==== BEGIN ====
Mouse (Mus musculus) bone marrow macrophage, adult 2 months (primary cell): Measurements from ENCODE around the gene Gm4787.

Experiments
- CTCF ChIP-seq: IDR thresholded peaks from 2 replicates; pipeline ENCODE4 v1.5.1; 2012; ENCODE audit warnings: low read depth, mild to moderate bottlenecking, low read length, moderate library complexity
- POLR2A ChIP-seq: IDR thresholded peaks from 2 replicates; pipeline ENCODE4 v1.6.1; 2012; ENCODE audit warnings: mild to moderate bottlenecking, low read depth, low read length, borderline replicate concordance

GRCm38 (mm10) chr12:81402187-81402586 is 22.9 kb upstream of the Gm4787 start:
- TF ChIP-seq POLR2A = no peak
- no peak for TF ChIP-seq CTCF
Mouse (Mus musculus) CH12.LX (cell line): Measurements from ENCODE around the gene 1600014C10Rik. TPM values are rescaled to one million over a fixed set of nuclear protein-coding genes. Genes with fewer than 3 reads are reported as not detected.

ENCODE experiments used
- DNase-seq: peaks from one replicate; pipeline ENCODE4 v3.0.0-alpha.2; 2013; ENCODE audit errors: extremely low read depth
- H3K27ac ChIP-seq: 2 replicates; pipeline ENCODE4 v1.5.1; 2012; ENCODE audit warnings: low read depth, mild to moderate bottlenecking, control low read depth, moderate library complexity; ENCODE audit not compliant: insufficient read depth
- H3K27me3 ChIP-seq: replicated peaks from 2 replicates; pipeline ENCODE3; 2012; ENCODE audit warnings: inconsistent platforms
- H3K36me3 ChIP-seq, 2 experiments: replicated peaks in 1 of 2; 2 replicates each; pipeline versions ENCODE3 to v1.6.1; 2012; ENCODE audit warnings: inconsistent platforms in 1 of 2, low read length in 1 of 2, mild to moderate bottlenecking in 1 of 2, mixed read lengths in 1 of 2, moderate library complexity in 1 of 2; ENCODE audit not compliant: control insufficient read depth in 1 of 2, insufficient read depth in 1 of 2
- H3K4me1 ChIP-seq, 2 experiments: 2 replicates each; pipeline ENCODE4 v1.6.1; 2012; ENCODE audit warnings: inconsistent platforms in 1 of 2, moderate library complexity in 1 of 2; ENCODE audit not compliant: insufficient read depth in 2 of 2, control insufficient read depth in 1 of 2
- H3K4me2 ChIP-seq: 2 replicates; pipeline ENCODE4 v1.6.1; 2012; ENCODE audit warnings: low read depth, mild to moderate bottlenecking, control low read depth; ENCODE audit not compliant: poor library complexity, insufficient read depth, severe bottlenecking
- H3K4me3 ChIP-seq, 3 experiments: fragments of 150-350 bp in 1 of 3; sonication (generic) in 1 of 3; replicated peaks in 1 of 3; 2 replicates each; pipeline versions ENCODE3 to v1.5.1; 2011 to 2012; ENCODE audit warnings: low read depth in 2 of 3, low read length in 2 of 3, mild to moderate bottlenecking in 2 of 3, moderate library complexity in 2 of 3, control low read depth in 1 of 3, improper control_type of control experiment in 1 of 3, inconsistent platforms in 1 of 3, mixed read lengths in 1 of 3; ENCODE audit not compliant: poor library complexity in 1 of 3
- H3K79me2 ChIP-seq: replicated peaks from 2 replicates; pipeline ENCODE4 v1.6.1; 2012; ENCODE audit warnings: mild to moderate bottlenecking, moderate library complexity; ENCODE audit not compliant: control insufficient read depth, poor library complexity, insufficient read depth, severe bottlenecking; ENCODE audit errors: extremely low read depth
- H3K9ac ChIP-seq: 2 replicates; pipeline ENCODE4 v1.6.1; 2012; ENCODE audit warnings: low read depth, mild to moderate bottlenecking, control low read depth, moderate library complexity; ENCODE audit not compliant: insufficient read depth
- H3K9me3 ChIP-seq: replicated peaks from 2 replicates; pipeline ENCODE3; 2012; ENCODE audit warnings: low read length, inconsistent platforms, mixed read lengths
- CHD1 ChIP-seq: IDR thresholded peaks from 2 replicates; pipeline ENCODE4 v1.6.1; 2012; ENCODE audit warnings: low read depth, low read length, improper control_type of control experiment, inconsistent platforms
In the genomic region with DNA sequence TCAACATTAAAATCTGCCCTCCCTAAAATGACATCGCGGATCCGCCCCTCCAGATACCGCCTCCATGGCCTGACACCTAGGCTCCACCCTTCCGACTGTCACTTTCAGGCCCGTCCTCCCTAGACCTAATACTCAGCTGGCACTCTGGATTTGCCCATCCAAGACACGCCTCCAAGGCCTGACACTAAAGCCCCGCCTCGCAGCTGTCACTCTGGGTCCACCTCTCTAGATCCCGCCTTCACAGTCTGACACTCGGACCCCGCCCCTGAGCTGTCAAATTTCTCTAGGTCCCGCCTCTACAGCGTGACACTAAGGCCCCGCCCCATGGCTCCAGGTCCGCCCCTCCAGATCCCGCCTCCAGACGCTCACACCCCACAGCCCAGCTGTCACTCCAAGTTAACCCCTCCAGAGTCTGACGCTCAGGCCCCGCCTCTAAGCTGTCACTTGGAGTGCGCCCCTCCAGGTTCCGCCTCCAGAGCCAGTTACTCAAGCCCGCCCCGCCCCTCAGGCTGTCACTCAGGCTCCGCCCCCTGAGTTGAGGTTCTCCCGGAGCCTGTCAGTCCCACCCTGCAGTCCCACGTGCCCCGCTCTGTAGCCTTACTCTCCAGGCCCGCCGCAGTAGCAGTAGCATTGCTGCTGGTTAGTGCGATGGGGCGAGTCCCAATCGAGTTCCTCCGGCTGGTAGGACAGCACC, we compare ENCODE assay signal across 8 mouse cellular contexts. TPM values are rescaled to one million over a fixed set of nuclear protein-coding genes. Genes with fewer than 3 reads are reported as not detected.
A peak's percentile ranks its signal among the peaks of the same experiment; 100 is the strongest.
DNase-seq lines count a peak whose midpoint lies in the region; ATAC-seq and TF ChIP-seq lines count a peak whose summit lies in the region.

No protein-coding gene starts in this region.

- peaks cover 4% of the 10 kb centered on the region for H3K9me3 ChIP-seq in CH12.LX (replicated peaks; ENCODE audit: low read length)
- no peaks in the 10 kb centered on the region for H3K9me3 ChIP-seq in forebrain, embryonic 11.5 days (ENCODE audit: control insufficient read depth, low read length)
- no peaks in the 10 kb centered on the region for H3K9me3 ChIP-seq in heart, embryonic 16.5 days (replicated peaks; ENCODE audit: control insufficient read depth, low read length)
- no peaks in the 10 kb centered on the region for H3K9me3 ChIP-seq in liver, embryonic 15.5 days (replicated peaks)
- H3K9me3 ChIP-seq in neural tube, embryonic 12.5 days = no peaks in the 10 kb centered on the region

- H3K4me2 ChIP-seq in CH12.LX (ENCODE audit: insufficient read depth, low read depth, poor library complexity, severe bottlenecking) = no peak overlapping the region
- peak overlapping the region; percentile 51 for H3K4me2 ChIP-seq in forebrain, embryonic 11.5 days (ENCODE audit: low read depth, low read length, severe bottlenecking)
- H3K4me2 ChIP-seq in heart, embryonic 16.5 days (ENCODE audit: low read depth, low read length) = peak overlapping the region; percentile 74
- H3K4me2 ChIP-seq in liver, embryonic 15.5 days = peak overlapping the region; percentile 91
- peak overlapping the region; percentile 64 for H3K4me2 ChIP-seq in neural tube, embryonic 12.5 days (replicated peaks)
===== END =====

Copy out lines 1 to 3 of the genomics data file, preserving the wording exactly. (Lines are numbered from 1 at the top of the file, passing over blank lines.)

Mouse (Mus musculus) bone marrow macrophage, adult 2 months (primary cell): Measurements from ENCODE around the gene Gm4787.

Experiments
- CTCF ChIP-seq: IDR thresholded peaks from 2 replicates; pipeline ENCODE4 v1.5.1; 2012; ENCODE audit warnings: low read depth, mild to moderate bottlenecking, low read length, moderate library complexity